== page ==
AMERICAN-STYLE LOBSTER
PAIRED WITH BRUT ROSE

AMERICAN-STYLE LOBSTER

by Jean Imbert
The setting: the Manoir de Verzy in France, where Didier Mariotti, Cellar Master at Veuve Clicquot, invited Jean Imbert,
the internationally-renowned French chef.
In an open dialogue of respect and emulation, the two men optimistically discussed their savoir-faire and their desire to push the boundaries of tradition while also respecting the history and heritage of their professions.
In a spirit of sharing and creativity, Didier Mariotti and Jean Imbert imagined an exceptional meal in three acts, where the gastronomic classics of the holidays come alive around two of the House’s emblematic cuvées: Yellow Label and Brut Rosé.
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“Our Brut Rosé cuvée is emblematic because Madame Clicquot invented the first blended rosé. It’s therefore an integral part of the House’s history, and reflects real expertise in rosé. This is a wine of sun, a wine of summer, but also a wine of indulgence and harmony thanks to the red wines used in the blend and which bring magnificent, sumptuous notes. The Pinot Noir that composes this blend pairs extremely well with the lobster’s texture and iodine aromas.”
Didier Mariotti

AMERICAN-STYLE LOBSTER

You'll need:

  • 3 Brittany lobsters;
  • 5 black peppercorns;
  •  
  • For the sauce inside the lobster:
  • 100g butter; 2 garlic cloves;
  • 2 sprigs thyme; ½ fennel;
  • 2 celery branches; 2 shallots;
  • ½ leek; 100g ripe tomatoes;
  • 1 bunch basil; 1 bunch flat parsley;
  • 5 lemongrass leaves; 1 lemon;
  • 2g Espelette pepper; 4cl cognac;
  • 10cl white wine; 1L water;
  • 20cl liquid cream;
  •  
  • For the garnish:
  • 1 bunch medium-sized carrots;
  • 2 garlic cloves; 1 bunch thyme;
  • Grapeseed oil; Extra-virgin olive oil;
  • Fleur de sel; Freshly ground pepper;
  • 1 onion squash;
  •  
Instructions
This recipe uses all parts of the lobster.
To begin, separate the head from the body – the head will be used to make the sauce.
Cut off the lobster claws and tails.
Bring the water to a boil, add the black peppercorns.
To start, put in the lobster tails for 3 minutes and then cool them in ice water. Continue with the claws in the same water for 5 minutes and cool them as well. Peel the lobster from the shell and keep in the refrigerator.

Sauce
Cut the lobster heads into quarters.
In a saucepan, brown the butter and then add the insides of the lobsters.
Sprinkle with Espelette pepper.
Brown them well for a uniform color.
Then add all the aromatic garnishes which have been sliced, then flambé in cognac.
Deglaze everything with white wine and add the ripe tomatoes cut into quarters (you can also use tomato puree or a homemade tomato sauce).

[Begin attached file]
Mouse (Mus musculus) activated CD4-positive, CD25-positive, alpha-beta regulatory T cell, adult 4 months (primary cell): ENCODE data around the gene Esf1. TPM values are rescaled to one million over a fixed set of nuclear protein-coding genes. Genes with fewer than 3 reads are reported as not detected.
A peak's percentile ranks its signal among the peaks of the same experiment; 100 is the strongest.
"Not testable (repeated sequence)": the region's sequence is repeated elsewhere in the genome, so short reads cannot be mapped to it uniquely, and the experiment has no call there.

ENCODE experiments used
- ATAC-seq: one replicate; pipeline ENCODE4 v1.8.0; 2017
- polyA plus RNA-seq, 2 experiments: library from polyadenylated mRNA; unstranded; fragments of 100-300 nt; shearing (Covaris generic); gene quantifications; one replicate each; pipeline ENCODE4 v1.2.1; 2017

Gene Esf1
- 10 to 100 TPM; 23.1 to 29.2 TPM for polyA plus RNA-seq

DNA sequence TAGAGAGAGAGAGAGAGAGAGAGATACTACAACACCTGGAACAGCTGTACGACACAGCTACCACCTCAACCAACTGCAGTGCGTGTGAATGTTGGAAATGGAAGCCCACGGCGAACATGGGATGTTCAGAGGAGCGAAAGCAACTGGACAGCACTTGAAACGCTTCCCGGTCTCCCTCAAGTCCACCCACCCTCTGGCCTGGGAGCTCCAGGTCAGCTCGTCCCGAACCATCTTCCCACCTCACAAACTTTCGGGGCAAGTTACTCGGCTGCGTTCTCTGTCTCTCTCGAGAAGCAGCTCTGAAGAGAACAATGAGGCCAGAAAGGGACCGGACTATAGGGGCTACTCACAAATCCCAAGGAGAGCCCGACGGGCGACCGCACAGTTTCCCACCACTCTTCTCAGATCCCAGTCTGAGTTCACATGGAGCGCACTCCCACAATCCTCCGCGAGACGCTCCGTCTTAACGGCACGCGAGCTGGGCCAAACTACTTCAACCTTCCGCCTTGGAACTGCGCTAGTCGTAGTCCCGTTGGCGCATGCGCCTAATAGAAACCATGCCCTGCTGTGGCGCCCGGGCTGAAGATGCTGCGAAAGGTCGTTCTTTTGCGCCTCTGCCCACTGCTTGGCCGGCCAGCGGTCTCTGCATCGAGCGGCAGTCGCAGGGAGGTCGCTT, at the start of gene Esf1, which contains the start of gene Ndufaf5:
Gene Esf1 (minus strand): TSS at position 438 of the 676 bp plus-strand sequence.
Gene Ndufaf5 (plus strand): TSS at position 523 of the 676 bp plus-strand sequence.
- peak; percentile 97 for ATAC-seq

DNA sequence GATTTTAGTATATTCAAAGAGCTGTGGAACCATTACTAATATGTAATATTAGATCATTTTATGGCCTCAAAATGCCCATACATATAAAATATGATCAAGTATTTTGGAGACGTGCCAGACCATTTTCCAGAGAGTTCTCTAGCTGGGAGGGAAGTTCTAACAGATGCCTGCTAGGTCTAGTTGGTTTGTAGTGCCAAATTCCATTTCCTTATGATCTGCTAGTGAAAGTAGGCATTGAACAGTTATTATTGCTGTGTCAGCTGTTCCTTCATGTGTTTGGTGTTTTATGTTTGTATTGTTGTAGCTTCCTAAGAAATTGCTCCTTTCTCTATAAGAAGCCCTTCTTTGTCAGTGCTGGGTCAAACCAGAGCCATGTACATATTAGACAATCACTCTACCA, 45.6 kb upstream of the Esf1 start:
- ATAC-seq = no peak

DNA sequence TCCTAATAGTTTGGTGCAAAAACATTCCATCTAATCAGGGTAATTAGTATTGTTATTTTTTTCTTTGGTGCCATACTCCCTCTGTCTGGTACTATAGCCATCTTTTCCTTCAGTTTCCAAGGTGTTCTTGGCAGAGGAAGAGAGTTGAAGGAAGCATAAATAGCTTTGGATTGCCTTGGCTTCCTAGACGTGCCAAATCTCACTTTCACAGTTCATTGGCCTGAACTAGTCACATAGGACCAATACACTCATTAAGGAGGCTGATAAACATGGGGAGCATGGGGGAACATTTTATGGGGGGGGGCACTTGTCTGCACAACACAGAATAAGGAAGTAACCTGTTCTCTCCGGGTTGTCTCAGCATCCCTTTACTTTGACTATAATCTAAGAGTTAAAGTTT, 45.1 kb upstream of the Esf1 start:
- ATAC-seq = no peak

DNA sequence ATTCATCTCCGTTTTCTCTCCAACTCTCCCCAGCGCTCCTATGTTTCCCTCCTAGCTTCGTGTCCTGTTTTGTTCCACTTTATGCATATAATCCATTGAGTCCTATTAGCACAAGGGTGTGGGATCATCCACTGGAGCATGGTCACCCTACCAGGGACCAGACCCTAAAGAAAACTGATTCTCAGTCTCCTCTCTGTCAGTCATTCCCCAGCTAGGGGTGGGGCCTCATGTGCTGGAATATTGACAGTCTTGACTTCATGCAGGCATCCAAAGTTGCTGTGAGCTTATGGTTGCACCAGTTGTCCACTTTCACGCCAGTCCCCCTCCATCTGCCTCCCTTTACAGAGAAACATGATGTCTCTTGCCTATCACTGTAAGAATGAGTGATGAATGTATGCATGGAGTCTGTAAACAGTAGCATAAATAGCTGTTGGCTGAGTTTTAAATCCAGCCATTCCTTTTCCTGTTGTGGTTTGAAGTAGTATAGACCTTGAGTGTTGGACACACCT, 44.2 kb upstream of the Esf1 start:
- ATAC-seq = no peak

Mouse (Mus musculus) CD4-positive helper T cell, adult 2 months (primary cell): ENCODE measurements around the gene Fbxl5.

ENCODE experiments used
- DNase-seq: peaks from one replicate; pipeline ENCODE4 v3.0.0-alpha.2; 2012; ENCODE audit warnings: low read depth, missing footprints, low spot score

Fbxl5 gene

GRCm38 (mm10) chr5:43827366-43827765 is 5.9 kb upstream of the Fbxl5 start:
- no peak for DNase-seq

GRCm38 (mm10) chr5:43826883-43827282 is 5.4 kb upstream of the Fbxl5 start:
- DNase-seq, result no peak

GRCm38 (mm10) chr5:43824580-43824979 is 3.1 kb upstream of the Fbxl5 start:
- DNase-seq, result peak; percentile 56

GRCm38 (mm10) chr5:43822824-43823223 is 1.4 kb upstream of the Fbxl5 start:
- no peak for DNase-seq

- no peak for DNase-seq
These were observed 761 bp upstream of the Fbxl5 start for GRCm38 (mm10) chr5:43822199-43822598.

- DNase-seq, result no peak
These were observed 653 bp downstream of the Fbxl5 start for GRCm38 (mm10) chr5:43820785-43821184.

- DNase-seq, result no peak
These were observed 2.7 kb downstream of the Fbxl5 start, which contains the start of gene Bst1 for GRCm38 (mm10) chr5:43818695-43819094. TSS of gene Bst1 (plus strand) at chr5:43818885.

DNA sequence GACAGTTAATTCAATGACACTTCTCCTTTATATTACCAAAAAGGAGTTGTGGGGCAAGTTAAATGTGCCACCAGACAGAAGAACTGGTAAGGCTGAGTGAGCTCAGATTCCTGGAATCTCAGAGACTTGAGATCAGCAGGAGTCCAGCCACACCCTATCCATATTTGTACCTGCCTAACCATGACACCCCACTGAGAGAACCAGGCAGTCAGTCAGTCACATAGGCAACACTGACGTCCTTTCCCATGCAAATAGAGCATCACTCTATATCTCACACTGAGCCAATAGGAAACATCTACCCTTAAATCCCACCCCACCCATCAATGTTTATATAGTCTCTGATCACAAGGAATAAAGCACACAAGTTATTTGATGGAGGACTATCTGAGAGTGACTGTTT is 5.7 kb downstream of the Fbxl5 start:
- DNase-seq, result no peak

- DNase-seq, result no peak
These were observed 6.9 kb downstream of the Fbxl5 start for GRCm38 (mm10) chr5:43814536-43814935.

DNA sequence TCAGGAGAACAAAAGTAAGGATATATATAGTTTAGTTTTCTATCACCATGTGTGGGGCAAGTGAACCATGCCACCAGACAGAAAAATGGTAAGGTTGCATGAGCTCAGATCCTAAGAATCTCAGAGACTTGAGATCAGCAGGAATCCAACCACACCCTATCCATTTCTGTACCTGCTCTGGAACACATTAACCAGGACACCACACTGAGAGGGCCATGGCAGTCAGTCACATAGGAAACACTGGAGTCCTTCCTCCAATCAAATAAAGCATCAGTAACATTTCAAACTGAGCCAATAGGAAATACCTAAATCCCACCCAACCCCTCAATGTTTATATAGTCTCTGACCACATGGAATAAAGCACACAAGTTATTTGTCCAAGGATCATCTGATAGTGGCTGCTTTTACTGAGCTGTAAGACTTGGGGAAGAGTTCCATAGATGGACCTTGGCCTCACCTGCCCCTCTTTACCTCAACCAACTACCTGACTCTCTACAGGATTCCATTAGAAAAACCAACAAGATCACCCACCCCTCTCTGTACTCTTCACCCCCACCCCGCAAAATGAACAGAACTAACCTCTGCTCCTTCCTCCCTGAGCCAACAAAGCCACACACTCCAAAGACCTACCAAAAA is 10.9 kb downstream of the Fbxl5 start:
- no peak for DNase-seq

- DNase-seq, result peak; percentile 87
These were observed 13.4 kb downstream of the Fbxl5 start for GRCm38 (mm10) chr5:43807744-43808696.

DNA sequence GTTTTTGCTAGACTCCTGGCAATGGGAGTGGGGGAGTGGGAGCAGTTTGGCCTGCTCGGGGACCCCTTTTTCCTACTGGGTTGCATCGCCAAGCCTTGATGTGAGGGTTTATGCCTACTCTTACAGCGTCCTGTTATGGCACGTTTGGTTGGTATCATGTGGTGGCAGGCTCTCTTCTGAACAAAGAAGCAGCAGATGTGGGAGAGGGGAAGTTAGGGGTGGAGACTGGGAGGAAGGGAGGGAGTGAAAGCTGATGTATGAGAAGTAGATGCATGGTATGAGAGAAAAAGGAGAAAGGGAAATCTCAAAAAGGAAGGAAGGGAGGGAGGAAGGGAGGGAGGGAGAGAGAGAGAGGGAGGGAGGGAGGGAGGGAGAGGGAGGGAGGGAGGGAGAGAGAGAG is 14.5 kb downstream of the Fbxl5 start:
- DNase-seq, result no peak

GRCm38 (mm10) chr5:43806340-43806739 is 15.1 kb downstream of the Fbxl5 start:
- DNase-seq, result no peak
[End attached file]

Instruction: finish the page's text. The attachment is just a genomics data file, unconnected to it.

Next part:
Add water and simmer for 1 hour. Pass your sauce through a colander. Press well on the shells with a skimmer to obtain the maximum amount of juice, then filter everything through a cheesecloth.
Slowly reduce the sauce by half.
For 10 minutes, infuse the basil leaves, flat-leaf parsley, lemongrass leaves and lemon cut into strips. Filter again.
To finish, add the liquid cream and reduce again to obtain a creamy sauce.

Garnish
Wash the carrots. Do not peel them.
Heat the oven to 180°C.
In a roasting pan, place your carrots, salt them, add a little thyme, two unpeeled cloves of garlic. Brush everything with grapeseed oil, then put in the oven.
Cook for 20 minutes, turning regularly.
Take the onion squash, bake it in an oven at 250°C for 30 minutes.
Test the doneness by sticking the blade of a knife into it. Don’t be afraid to burn its skin, the pulp will only get better.
After cooking, remove the pulp from the onion squash and mash it with a fork.
Season lightly with salt, freshly ground pepper and extra-virgin olive oil.

Presentation:
Heat the lobsters in the sauce. In a casserole dish, start by covering the bottom with the crushed onion squash, then arrange the lobsters. Cut the carrots in half lengthwise and arrange them so as to create some depth in the presentation. Finish with the American-style sauce, a little fleur de sel and freshly ground pepper.

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Jean Imbert

@jeanimbert grew up with his grandmother’s cooking and was running his own imaginary restaurant by the time he was 10. Years later, his beloved grandmother and the flavors of his childhood would inspire his restaurant @Mamie, in Paris, with long communal tables. #NewMakers #LiveClicquot #JeanImbert
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